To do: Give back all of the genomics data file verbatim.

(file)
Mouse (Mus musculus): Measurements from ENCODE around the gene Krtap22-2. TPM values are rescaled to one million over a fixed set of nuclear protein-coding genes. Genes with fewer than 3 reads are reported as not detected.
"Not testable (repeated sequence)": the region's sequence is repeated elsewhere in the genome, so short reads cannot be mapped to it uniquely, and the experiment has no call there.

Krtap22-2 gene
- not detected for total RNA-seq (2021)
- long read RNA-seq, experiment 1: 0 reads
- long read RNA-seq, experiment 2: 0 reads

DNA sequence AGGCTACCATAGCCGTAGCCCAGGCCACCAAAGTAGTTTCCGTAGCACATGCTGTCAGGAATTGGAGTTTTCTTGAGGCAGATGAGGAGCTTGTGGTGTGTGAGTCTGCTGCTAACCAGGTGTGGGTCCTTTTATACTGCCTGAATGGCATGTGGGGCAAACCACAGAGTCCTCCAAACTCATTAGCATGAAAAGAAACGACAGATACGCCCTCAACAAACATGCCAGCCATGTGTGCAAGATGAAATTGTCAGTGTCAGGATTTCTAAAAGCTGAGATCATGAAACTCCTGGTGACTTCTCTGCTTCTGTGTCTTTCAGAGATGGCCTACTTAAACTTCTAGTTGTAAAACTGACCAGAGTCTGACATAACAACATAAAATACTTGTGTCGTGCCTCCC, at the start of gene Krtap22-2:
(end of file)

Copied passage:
Mouse (Mus musculus): Measurements from ENCODE around the gene Krtap22-2. TPM values are rescaled to one million over a fixed set of nuclear protein-coding genes. Genes with fewer than 3 reads are reported as not detected.
"Not testable (repeated sequence)": the region's sequence is repeated elsewhere in the genome, so short reads cannot be mapped to it uniquely, and the experiment has no call there.

Krtap22-2 gene
- not detected for total RNA-seq (2021)
- long read RNA-seq, experiment 1: 0 reads
- long read RNA-seq, experiment 2: 0 reads

DNA sequence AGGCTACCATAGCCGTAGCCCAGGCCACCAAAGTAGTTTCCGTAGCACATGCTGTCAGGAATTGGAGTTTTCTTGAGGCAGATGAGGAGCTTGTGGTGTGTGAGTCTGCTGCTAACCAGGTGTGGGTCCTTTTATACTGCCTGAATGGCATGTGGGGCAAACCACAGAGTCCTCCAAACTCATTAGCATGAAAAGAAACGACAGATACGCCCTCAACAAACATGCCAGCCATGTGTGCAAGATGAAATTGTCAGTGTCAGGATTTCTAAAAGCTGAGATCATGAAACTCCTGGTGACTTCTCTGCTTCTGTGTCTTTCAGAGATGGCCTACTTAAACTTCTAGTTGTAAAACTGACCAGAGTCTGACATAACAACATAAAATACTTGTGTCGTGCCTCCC, at the start of gene Krtap22-2: